Managing Semi-Arid Watersheds: Watershed Basics - Being a Steward on Public Land
If you ever find yourself spending some
time out on Arizona's forests and rangeland, there are a few things you
can do to help take care of our public land.
Leave gates the way you find them. They are there for a reason. Remember
that public land is fenced to control livestock grazing. Some areas are
important for wildlife or recreation, or some other use, and fences are
needed to help keep livestock out. On ranches, fences are needed to control
where livestock graze, and to keep the livestock on their own ranch, of
course. If the gate was closed, leave it closed, If it was open, leave
Don't shoot at windmills, water tanks, signs, or corrals, Water developments
are used by livestock and wildlife, and are very important in managing
public lands properly. Your taxes help to pay for water developments,
corrals, and signs. Destroying them is a waste of tax dollars. It can
also result in the death of many animals due to lack of water.
If you pack it in, pack it out. Litter looks ugly, and it can have serious
consequences for livestock and wildlife. Keep a litter bag in your vehicle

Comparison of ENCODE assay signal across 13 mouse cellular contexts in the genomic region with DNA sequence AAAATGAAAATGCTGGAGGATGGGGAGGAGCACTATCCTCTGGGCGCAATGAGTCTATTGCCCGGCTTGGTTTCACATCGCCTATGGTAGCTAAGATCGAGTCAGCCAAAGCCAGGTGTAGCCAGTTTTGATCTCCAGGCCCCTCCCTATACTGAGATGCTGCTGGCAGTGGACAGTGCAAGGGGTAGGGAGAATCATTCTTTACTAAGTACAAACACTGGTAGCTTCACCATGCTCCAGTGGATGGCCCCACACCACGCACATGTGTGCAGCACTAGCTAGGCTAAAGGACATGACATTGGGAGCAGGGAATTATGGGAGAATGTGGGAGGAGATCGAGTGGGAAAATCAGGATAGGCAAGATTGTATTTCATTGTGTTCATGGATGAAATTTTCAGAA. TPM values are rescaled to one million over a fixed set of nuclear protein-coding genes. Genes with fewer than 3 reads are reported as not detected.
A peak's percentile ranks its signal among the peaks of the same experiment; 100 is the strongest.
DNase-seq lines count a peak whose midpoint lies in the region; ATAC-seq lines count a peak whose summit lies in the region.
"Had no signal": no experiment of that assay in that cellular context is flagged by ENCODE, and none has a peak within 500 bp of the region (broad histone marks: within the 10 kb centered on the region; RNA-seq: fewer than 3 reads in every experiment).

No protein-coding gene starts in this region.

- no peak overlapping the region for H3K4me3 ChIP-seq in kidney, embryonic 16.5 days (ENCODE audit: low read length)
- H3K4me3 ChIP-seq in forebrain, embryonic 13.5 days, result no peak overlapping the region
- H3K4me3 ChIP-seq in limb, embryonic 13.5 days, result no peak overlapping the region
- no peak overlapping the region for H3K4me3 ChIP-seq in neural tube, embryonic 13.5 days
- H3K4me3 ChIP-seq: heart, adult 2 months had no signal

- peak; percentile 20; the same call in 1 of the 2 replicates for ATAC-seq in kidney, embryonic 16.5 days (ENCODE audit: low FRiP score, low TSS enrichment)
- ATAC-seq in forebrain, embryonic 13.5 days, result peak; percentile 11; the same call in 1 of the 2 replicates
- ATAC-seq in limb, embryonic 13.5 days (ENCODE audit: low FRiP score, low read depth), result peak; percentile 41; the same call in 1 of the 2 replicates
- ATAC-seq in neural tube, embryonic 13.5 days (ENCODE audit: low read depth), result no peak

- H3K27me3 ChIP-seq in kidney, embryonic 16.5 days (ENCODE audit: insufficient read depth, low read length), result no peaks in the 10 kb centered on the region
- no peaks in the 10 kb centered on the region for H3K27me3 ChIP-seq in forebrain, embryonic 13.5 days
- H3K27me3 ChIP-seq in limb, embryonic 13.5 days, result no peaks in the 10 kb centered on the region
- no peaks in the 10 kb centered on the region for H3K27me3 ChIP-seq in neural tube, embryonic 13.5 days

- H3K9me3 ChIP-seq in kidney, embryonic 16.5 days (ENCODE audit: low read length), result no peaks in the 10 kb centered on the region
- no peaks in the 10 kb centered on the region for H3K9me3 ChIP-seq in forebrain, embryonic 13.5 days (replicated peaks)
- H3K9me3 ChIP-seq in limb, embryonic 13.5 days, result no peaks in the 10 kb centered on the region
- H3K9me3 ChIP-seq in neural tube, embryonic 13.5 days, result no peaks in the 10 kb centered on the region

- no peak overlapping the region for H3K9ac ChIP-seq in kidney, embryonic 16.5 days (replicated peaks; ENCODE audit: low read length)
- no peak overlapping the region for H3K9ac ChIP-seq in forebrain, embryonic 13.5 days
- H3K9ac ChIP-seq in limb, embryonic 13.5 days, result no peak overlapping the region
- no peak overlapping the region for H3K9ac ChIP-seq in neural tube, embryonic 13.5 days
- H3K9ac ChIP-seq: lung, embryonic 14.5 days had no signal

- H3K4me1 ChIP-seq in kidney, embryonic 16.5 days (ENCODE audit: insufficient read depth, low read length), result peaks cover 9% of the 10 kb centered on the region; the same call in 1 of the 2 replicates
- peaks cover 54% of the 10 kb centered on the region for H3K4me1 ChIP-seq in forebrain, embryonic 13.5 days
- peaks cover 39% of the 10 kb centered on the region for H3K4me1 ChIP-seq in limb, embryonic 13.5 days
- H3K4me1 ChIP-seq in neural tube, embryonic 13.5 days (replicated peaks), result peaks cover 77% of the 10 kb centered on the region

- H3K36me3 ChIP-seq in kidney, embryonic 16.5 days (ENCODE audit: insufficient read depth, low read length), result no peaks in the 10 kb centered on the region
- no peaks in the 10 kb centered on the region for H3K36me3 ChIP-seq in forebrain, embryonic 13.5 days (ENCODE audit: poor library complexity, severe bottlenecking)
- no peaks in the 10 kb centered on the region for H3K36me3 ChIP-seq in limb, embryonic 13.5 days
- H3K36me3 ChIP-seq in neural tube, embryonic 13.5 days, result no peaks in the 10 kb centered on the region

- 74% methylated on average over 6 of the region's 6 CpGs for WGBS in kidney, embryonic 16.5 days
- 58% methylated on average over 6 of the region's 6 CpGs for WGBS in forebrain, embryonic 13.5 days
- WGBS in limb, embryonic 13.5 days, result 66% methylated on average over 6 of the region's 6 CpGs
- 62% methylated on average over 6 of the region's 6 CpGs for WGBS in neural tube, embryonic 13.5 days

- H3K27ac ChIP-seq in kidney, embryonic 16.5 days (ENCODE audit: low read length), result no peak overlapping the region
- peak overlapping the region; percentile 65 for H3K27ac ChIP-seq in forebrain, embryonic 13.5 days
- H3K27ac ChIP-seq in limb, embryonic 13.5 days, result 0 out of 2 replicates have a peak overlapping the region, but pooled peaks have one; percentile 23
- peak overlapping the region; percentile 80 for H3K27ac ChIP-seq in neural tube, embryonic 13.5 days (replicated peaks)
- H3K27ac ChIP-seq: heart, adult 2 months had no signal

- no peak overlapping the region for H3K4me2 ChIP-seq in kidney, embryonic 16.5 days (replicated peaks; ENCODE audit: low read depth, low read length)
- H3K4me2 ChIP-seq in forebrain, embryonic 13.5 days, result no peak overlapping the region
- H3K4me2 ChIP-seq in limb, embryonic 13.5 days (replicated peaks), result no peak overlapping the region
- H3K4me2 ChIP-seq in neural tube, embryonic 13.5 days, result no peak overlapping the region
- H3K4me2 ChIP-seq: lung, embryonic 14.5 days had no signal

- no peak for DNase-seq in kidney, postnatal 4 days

and be sure to use it.
Leave range animals alone. Disturbing animals causes stress and forces
animals to use up energy getting away from you. Drive slowly if you come
near animals, and take some time to watch them and learn more about them.
Stay on established roads or roadways. Driving off roads destroys vegetation
and causes soil erosion. Public resource management agencies provide maps
that show roads that are maintained for general traffic and 4-wheel drive
Camp away from established watering places. State law prohibits camping
within 1/4 mile of a water development. Camping next to water causes animals
to avoid coming in to get a drink. If there is no other reasonably available
water, you may cause animals to die.
From: Ranching on Arizona's Rangeland, Winkelman
Natural Resource Conservation District
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